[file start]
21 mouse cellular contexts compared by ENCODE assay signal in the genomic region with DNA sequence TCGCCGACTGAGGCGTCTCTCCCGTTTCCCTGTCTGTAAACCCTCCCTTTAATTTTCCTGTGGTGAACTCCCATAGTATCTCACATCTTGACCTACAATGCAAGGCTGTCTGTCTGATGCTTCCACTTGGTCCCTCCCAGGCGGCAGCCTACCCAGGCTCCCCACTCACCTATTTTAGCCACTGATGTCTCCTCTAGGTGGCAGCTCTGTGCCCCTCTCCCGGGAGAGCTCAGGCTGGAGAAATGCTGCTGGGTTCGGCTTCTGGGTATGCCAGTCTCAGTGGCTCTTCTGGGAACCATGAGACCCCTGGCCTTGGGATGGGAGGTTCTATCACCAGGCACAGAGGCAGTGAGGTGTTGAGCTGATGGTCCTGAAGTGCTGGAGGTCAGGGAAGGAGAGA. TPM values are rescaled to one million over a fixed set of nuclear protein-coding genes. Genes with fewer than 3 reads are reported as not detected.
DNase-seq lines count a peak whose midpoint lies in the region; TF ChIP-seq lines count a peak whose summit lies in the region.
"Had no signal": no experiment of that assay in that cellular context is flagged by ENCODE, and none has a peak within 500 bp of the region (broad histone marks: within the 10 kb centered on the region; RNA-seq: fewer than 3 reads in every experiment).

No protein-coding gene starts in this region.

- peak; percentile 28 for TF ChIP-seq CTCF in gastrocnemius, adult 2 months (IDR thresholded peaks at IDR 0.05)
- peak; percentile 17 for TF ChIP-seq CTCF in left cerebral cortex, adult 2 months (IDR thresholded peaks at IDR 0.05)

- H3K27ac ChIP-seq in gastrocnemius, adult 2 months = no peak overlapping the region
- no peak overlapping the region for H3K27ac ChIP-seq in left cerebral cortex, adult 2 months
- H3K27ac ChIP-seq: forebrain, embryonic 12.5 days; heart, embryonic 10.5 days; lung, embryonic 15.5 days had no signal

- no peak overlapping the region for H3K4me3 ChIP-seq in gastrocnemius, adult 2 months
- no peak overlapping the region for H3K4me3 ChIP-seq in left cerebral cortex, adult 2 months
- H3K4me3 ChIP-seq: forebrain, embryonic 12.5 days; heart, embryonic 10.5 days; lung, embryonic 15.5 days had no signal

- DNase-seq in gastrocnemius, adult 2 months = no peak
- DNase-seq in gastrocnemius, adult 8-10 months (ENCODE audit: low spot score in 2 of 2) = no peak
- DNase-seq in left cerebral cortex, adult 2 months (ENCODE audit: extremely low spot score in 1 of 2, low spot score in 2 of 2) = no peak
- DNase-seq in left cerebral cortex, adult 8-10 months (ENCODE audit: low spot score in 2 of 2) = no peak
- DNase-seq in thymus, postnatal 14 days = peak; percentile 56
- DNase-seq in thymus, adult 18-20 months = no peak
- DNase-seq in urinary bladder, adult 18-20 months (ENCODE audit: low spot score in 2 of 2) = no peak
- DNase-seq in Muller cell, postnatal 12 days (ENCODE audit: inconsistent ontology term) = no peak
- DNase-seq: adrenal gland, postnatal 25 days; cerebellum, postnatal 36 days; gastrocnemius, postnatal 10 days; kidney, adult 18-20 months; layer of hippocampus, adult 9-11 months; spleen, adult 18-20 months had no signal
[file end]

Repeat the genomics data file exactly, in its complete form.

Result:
21 mouse cellular contexts compared by ENCODE assay signal in the genomic region with DNA sequence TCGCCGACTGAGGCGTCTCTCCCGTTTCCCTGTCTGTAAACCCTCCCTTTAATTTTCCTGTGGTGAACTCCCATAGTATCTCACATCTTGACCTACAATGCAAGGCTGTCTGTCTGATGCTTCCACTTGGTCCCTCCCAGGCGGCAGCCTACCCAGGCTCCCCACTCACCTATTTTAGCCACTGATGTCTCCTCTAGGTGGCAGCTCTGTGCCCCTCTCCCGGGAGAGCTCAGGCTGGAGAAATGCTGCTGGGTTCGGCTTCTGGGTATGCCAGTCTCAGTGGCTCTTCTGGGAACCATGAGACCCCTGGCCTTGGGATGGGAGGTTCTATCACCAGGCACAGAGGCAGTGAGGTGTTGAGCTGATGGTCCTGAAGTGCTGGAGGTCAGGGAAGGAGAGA. TPM values are rescaled to one million over a fixed set of nuclear protein-coding genes. Genes with fewer than 3 reads are reported as not detected.
DNase-seq lines count a peak whose midpoint lies in the region; TF ChIP-seq lines count a peak whose summit lies in the region.
"Had no signal": no experiment of that assay in that cellular context is flagged by ENCODE, and none has a peak within 500 bp of the region (broad histone marks: within the 10 kb centered on the region; RNA-seq: fewer than 3 reads in every experiment).

No protein-coding gene starts in this region.

- peak; percentile 28 for TF ChIP-seq CTCF in gastrocnemius, adult 2 months (IDR thresholded peaks at IDR 0.05)
- peak; percentile 17 for TF ChIP-seq CTCF in left cerebral cortex, adult 2 months (IDR thresholded peaks at IDR 0.05)

- H3K27ac ChIP-seq in gastrocnemius, adult 2 months = no peak overlapping the region
- no peak overlapping the region for H3K27ac ChIP-seq in left cerebral cortex, adult 2 months
- H3K27ac ChIP-seq: forebrain, embryonic 12.5 days; heart, embryonic 10.5 days; lung, embryonic 15.5 days had no signal

- no peak overlapping the region for H3K4me3 ChIP-seq in gastrocnemius, adult 2 months
- no peak overlapping the region for H3K4me3 ChIP-seq in left cerebral cortex, adult 2 months
- H3K4me3 ChIP-seq: forebrain, embryonic 12.5 days; heart, embryonic 10.5 days; lung, embryonic 15.5 days had no signal

- DNase-seq in gastrocnemius, adult 2 months = no peak
- DNase-seq in gastrocnemius, adult 8-10 months (ENCODE audit: low spot score in 2 of 2) = no peak
- DNase-seq in left cerebral cortex, adult 2 months (ENCODE audit: extremely low spot score in 1 of 2, low spot score in 2 of 2) = no peak
- DNase-seq in left cerebral cortex, adult 8-10 months (ENCODE audit: low spot score in 2 of 2) = no peak
- DNase-seq in thymus, postnatal 14 days = peak; percentile 56
- DNase-seq in thymus, adult 18-20 months = no peak
- DNase-seq in urinary bladder, adult 18-20 months (ENCODE audit: low spot score in 2 of 2) = no peak
- DNase-seq in Muller cell, postnatal 12 days (ENCODE audit: inconsistent ontology term) = no peak
- DNase-seq: adrenal gland, postnatal 25 days; cerebellum, postnatal 36 days; gastrocnemius, postnatal 10 days; kidney, adult 18-20 months; layer of hippocampus, adult 9-11 months; spleen, adult 18-20 months had no signal